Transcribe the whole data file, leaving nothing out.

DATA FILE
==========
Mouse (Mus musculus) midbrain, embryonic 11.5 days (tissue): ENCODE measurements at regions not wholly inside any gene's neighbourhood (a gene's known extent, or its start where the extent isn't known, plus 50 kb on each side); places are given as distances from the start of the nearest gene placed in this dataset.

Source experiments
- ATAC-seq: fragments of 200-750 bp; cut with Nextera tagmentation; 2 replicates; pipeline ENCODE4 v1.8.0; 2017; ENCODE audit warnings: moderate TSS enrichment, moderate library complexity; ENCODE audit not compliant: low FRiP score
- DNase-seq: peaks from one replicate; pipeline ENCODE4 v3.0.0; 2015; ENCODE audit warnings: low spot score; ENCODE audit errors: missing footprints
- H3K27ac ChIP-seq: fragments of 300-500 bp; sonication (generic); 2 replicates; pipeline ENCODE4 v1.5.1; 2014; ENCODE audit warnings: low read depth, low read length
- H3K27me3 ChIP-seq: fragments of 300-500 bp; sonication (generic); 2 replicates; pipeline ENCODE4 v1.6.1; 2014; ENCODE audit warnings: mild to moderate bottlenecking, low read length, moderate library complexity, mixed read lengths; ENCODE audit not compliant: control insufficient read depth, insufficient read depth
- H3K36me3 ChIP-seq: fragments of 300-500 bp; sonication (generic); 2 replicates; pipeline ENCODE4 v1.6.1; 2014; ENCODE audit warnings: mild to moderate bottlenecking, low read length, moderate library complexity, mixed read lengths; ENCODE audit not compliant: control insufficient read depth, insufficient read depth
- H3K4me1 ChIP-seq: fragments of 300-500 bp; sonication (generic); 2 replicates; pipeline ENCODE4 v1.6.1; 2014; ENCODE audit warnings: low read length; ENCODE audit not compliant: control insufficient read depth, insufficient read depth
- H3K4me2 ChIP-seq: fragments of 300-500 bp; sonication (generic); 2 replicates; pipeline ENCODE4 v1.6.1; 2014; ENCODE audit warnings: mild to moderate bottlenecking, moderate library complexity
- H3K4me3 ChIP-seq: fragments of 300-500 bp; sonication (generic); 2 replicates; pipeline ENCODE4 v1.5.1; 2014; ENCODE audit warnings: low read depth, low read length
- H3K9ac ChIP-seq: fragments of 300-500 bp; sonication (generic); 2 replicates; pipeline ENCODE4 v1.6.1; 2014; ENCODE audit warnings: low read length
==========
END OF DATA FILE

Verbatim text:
Mouse (Mus musculus) midbrain, embryonic 11.5 days (tissue): ENCODE measurements at regions not wholly inside any gene's neighbourhood (a gene's known extent, or its start where the extent isn't known, plus 50 kb on each side); places are given as distances from the start of the nearest gene placed in this dataset.

Source experiments
- ATAC-seq: fragments of 200-750 bp; cut with Nextera tagmentation; 2 replicates; pipeline ENCODE4 v1.8.0; 2017; ENCODE audit warnings: moderate TSS enrichment, moderate library complexity; ENCODE audit not compliant: low FRiP score
- DNase-seq: peaks from one replicate; pipeline ENCODE4 v3.0.0; 2015; ENCODE audit warnings: low spot score; ENCODE audit errors: missing footprints
- H3K27ac ChIP-seq: fragments of 300-500 bp; sonication (generic); 2 replicates; pipeline ENCODE4 v1.5.1; 2014; ENCODE audit warnings: low read depth, low read length
- H3K27me3 ChIP-seq: fragments of 300-500 bp; sonication (generic); 2 replicates; pipeline ENCODE4 v1.6.1; 2014; ENCODE audit warnings: mild to moderate bottlenecking, low read length, moderate library complexity, mixed read lengths; ENCODE audit not compliant: control insufficient read depth, insufficient read depth
- H3K36me3 ChIP-seq: fragments of 300-500 bp; sonication (generic); 2 replicates; pipeline ENCODE4 v1.6.1; 2014; ENCODE audit warnings: mild to moderate bottlenecking, low read length, moderate library complexity, mixed read lengths; ENCODE audit not compliant: control insufficient read depth, insufficient read depth
- H3K4me1 ChIP-seq: fragments of 300-500 bp; sonication (generic); 2 replicates; pipeline ENCODE4 v1.6.1; 2014; ENCODE audit warnings: low read length; ENCODE audit not compliant: control insufficient read depth, insufficient read depth
- H3K4me2 ChIP-seq: fragments of 300-500 bp; sonication (generic); 2 replicates; pipeline ENCODE4 v1.6.1; 2014; ENCODE audit warnings: mild to moderate bottlenecking, moderate library complexity
- H3K4me3 ChIP-seq: fragments of 300-500 bp; sonication (generic); 2 replicates; pipeline ENCODE4 v1.5.1; 2014; ENCODE audit warnings: low read depth, low read length
- H3K9ac ChIP-seq: fragments of 300-500 bp; sonication (generic); 2 replicates; pipeline ENCODE4 v1.6.1; 2014; ENCODE audit warnings: low read length